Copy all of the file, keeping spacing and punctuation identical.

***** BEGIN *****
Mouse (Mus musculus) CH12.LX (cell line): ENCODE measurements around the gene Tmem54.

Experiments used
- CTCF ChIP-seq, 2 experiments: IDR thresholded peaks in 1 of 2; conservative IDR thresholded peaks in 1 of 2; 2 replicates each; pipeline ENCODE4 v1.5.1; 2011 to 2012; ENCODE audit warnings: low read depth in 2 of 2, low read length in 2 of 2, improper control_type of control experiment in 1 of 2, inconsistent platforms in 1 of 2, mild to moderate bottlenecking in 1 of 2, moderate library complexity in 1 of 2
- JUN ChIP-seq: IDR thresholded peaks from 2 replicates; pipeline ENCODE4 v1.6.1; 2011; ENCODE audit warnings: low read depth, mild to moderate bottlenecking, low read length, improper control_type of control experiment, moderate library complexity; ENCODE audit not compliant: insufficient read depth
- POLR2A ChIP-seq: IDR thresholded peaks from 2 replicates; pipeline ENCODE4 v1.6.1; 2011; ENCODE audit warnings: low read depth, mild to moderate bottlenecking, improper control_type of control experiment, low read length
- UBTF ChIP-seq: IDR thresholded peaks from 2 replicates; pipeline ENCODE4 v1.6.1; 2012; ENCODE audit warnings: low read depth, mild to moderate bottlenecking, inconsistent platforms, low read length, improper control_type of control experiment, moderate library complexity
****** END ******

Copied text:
Mouse (Mus musculus) CH12.LX (cell line): ENCODE measurements around the gene Tmem54.

Experiments used
- CTCF ChIP-seq, 2 experiments: IDR thresholded peaks in 1 of 2; conservative IDR thresholded peaks in 1 of 2; 2 replicates each; pipeline ENCODE4 v1.5.1; 2011 to 2012; ENCODE audit warnings: low read depth in 2 of 2, low read length in 2 of 2, improper control_type of control experiment in 1 of 2, inconsistent platforms in 1 of 2, mild to moderate bottlenecking in 1 of 2, moderate library complexity in 1 of 2
- JUN ChIP-seq: IDR thresholded peaks from 2 replicates; pipeline ENCODE4 v1.6.1; 2011; ENCODE audit warnings: low read depth, mild to moderate bottlenecking, low read length, improper control_type of control experiment, moderate library complexity; ENCODE audit not compliant: insufficient read depth
- POLR2A ChIP-seq: IDR thresholded peaks from 2 replicates; pipeline ENCODE4 v1.6.1; 2011; ENCODE audit warnings: low read depth, mild to moderate bottlenecking, improper control_type of control experiment, low read length
- UBTF ChIP-seq: IDR thresholded peaks from 2 replicates; pipeline ENCODE4 v1.6.1; 2012; ENCODE audit warnings: low read depth, mild to moderate bottlenecking, inconsistent platforms, low read length, improper control_type of control experiment, moderate library complexity